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Canon Legria HF S21 AVCHD review

Expert Reviews Staff
12 Mar 2010
Our Rating 
(

It has the full set of features most sought-after by serious users and produces output that will be difficult to match at this price-point.

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Specifications

Canon's Legria sub-brand, of which the new HF S21 is now the flagship, was the first to offer full 24Mbits/sec 1920 x 1080 HD video recording in a consumer camcorder. This, plus its ability to shoot 25p progressive scan video, could well be the feature most likely to grab the attention of the more serious video-making enthusiast. But can it improve on its predecessors?

What's undoubtedly attractive about the HF S21 is its robustness and cool, ready-foraction looks. It's quite heavy, but that will be another plus-point for the more critical digital film-makers, who associate solid build quality with improved ergonomics and stability, especially when tripod-mounted.

Look at the official specs from Canon and you'll learn that its stylish black body houses a single 1/2.6in Cmos image sensor, a Canon HD video lens with 10x optical zoom, and Digic DV III, the company's proprietary image processing engine. And that's not all. The so-called 'twin memory media' camera gives users the choice of recording either to its built-in 64GB flash memory or to one of two SDHC memory cards, each with their own slot. With maximum SDHC card capacities currently running at 32GB, that gives the user a potential 128GB of storage for movies and still images. Unlike Panasonic's HDC-TM700, there's no support for SDXC cards, though.

The HF S21 does offer 'relay recording', so if one of the available storage media fills up, the device will continue recording onto another available one automatically and seamlessly.

Five HD video recording modes are on offer, ranging from the 5Mbits/sec, 1440 x 1080 LP mode at the lower end to a 17Mbits/sec, 1920 x 1080 FXP mode; as well as 24Mbits/sec, 1920 x 1080 MXP mode at the top end. Users should note that clips shot at 24Mbits/sec may not be playable when playing back as 'AVCHD movies' on certain DVD devices. We should also mention that it has a viewfinder, too - but the small 0.27in LCD has a fixed position and therefore has limited use.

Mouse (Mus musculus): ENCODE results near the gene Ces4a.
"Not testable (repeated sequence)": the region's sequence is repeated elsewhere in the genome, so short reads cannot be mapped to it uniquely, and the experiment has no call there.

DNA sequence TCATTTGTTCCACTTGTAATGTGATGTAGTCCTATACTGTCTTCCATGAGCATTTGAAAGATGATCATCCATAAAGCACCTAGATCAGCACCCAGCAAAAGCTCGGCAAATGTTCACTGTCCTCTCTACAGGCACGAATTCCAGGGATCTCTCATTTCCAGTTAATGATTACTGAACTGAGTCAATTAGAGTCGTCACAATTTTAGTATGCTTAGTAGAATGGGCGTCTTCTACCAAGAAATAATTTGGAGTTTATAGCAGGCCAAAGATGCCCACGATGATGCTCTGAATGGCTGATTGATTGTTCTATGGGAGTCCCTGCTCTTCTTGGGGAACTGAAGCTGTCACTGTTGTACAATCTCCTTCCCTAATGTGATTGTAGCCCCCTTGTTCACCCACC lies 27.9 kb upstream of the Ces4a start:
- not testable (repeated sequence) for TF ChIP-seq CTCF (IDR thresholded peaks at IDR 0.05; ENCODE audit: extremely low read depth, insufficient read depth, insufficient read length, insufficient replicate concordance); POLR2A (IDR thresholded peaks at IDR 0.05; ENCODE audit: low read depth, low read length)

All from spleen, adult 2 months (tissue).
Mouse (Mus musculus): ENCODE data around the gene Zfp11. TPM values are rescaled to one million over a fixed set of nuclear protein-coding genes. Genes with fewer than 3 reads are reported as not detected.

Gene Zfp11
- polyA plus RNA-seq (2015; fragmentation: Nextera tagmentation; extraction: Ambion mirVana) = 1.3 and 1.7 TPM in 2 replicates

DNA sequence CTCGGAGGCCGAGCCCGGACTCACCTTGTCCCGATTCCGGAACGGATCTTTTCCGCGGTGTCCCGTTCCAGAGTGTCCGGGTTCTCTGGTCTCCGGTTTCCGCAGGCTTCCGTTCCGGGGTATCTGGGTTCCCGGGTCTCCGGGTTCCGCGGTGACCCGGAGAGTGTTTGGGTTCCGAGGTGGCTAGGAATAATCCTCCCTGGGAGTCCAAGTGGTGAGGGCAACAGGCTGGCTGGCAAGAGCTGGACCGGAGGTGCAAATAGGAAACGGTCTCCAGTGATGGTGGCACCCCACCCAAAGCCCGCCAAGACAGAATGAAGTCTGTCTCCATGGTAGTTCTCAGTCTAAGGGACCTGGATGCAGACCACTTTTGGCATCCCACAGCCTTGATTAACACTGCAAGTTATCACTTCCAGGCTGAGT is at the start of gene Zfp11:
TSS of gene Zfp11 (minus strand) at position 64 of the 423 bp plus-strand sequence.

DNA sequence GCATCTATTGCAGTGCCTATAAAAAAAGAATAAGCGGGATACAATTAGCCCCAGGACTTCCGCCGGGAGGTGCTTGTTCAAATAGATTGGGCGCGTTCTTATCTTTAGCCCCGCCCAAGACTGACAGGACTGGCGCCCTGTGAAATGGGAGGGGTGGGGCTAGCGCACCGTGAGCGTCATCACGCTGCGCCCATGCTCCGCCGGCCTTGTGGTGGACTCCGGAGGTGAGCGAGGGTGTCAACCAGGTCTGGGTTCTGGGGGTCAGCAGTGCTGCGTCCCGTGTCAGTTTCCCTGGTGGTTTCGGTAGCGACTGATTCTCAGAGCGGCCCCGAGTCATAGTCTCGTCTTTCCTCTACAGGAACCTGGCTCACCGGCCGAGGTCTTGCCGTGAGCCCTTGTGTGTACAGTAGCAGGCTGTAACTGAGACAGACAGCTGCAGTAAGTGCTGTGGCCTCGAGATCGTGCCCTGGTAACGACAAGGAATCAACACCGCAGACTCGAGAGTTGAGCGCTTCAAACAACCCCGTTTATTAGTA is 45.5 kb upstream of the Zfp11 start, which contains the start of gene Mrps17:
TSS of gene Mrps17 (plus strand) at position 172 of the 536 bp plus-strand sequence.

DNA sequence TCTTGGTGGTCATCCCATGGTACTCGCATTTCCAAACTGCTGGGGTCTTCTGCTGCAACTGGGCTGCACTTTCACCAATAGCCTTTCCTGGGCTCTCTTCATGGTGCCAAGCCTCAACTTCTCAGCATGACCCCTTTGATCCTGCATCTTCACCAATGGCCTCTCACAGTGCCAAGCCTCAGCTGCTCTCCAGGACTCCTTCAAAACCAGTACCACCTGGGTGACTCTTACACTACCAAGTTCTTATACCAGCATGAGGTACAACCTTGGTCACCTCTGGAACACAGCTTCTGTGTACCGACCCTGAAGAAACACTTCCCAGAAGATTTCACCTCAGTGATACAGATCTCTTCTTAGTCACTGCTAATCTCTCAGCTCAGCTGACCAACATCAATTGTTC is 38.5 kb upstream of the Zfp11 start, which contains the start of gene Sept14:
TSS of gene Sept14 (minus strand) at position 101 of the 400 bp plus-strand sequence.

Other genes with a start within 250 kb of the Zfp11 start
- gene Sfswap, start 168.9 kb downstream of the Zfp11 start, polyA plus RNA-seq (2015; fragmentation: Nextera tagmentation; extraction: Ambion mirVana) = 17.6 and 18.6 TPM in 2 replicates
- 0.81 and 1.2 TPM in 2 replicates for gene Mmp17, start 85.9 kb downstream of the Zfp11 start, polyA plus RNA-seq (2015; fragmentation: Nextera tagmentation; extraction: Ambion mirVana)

There's a host of standard features like PreREC (the camera continually caches 3 seconds of recording even when in standby in order that you don't miss any unexpected action), multiple face detection, a built-in ability to trim clips or build playlists incamera, fast start, and so on. These are supplemented by enthusiasts' must-have features like an external microphone input, headphone output and a good level of manual control over all main operations thanks to its control dial, which is located next to the large 58mm diameter lens barrel.

All models in the Legria range have been given a brand new and very attractive menu system, which is reliant upon the use of the camera's 3.5in, 922,000-pixel touchscreen LCD to navigate. While the screen itself produces fine-looking pictures from many viewing angles, it's not as responsive to touch as it should be, and the menu system could do with being a little bit more intuitive. A good example of the latter is the so-called Powered OIS (optical image stabilisation) utility. Without reading the manual, it's almost impossible for a first-time user to figure out how to disable it. And, of course, a manual didn't come with our early review sample.

However, when it comes to the quality of recordings there's no doubt that the HF S21 is a winner. Shooting in 17Mbits/sec as well as 24Mbits/sec modes produces superb full HD clips even when recording in Auto. By switching to manual and searching through the touchscreen menu to select its PF25 cine mode, you'll see beautifully-rendered shots when playing back via HDMI on a good display or when importing into your preferred Mac editing application. Even movement looks good when shooting 25p. With the price of high-capacity memory cards cheaper than ever, it's debatable whether its 64GB built-in memory is as much of a selling point as it would have been two years ago despite its usefulness. That aside, the HF S21 is a fabulous addition to the Canon AVCHD range.

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